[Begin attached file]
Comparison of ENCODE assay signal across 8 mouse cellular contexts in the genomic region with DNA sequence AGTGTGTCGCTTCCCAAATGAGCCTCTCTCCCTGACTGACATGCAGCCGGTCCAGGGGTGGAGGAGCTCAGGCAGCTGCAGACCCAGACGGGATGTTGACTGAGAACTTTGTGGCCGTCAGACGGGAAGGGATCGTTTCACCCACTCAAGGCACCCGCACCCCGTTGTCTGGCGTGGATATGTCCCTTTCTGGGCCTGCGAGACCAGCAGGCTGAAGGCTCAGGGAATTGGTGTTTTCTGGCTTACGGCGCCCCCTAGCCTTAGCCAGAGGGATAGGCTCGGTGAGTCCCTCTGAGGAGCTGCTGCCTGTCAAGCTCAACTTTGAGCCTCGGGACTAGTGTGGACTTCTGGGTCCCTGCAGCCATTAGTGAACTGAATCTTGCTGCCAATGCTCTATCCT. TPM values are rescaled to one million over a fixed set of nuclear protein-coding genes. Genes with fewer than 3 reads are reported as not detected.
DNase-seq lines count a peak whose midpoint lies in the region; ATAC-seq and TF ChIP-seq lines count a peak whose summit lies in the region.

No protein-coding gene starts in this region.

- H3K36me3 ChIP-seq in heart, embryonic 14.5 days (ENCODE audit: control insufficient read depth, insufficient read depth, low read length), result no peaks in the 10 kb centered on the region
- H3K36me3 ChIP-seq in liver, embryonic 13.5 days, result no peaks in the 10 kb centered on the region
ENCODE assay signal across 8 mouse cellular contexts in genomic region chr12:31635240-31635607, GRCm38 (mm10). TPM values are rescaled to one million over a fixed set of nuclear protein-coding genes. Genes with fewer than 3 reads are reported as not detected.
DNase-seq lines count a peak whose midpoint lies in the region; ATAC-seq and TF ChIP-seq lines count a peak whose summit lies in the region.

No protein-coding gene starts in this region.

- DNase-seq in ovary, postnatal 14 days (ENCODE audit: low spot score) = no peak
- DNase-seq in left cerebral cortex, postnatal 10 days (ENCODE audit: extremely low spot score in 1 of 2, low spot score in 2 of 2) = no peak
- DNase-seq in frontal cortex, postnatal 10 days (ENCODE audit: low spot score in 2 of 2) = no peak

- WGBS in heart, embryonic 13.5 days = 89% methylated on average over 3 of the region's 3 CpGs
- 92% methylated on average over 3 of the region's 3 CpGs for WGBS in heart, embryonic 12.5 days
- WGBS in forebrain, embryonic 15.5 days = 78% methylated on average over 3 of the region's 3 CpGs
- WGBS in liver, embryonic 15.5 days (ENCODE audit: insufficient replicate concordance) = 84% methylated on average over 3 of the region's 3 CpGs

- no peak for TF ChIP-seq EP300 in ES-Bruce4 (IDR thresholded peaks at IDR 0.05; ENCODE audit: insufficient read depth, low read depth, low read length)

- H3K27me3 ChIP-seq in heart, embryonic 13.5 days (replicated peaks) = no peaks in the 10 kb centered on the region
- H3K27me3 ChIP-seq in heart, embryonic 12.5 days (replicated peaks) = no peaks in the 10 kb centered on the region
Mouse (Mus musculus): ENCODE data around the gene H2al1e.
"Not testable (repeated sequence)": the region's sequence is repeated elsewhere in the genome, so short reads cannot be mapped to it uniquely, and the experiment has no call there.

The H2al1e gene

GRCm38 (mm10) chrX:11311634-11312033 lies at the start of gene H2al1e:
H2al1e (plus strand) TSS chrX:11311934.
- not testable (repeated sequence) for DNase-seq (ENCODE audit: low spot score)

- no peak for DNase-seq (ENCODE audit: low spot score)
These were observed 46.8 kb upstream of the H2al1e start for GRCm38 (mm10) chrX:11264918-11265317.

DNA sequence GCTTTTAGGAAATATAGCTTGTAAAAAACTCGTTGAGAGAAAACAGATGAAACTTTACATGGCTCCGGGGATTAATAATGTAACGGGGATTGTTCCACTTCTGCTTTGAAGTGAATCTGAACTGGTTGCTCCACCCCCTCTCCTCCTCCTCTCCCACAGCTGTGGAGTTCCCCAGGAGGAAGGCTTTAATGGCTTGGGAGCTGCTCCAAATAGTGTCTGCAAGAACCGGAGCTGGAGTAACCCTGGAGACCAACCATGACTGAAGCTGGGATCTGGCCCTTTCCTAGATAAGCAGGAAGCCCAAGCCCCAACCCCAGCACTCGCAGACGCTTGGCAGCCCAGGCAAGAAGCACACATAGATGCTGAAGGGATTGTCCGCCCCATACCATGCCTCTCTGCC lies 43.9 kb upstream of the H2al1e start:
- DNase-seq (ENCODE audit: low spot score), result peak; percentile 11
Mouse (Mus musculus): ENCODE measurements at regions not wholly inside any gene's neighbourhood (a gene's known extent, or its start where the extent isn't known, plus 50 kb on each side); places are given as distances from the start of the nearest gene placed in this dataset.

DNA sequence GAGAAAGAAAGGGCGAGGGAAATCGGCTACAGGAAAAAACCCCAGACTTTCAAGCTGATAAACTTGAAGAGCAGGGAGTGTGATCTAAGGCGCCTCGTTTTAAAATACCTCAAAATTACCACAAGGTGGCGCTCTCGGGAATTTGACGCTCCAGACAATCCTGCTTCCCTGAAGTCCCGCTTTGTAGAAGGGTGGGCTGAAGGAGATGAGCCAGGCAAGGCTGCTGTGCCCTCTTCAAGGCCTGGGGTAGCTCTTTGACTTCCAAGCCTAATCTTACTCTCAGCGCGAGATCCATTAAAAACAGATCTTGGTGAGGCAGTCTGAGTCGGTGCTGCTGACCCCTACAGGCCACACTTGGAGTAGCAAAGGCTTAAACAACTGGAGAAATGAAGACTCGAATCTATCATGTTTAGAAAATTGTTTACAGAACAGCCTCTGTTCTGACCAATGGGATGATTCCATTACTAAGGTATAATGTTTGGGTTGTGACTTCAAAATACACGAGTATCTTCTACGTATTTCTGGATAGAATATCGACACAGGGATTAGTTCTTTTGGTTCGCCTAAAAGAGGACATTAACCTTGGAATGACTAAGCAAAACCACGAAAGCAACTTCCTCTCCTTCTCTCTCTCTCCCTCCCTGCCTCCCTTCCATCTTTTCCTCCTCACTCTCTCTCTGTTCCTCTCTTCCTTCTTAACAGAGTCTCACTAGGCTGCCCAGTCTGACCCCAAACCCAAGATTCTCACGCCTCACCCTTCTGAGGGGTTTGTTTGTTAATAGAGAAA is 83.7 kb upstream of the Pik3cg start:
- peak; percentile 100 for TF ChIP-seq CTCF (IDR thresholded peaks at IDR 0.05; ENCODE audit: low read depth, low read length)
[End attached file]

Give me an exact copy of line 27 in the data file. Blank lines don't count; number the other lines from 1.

DNA sequence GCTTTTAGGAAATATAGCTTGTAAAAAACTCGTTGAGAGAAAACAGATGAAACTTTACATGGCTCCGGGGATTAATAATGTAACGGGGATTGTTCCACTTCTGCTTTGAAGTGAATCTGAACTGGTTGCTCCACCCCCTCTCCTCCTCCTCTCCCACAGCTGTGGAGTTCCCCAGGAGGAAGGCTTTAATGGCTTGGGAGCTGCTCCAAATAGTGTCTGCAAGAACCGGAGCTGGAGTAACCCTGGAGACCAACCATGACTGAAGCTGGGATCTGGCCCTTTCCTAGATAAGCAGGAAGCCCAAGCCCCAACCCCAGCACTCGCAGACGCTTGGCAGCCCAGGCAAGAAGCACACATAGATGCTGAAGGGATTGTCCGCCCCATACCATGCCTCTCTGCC lies 43.9 kb upstream of the H2al1e start: